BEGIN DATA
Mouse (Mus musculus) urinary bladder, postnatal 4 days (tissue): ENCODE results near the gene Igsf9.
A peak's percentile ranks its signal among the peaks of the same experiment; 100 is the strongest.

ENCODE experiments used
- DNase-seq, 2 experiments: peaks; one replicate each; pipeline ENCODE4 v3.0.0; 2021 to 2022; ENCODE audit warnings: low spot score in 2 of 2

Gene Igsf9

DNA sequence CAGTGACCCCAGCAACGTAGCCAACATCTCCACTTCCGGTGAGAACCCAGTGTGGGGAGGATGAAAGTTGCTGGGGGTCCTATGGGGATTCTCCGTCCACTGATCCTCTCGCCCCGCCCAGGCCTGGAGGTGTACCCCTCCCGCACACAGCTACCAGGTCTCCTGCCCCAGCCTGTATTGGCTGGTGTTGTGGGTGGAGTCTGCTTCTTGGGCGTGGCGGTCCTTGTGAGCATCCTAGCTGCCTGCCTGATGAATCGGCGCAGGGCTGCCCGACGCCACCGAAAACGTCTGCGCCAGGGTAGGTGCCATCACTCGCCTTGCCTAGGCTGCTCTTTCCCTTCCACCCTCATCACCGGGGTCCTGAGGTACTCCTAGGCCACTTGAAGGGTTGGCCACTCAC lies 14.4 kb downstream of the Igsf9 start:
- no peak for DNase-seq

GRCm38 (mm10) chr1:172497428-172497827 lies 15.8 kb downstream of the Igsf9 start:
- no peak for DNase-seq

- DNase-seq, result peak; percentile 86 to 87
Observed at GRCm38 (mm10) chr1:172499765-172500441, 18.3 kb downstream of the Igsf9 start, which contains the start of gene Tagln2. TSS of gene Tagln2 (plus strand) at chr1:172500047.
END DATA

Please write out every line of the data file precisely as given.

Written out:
Mouse (Mus musculus) urinary bladder, postnatal 4 days (tissue): ENCODE results near the gene Igsf9.
A peak's percentile ranks its signal among the peaks of the same experiment; 100 is the strongest.

ENCODE experiments used
- DNase-seq, 2 experiments: peaks; one replicate each; pipeline ENCODE4 v3.0.0; 2021 to 2022; ENCODE audit warnings: low spot score in 2 of 2

Gene Igsf9

DNA sequence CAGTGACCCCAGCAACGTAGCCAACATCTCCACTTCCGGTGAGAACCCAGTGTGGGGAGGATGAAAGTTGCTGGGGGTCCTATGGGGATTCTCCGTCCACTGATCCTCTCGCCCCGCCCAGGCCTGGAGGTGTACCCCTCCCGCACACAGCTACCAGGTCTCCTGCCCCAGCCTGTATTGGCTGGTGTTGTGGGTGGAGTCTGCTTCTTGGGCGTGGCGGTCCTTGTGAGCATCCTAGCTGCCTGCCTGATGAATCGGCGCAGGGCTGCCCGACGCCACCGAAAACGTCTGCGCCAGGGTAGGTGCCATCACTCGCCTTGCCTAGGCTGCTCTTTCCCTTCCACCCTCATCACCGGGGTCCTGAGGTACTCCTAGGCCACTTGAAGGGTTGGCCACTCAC lies 14.4 kb downstream of the Igsf9 start:
- no peak for DNase-seq

GRCm38 (mm10) chr1:172497428-172497827 lies 15.8 kb downstream of the Igsf9 start:
- no peak for DNase-seq

- DNase-seq, result peak; percentile 86 to 87
Observed at GRCm38 (mm10) chr1:172499765-172500441, 18.3 kb downstream of the Igsf9 start, which contains the start of gene Tagln2. TSS of gene Tagln2 (plus strand) at chr1:172500047.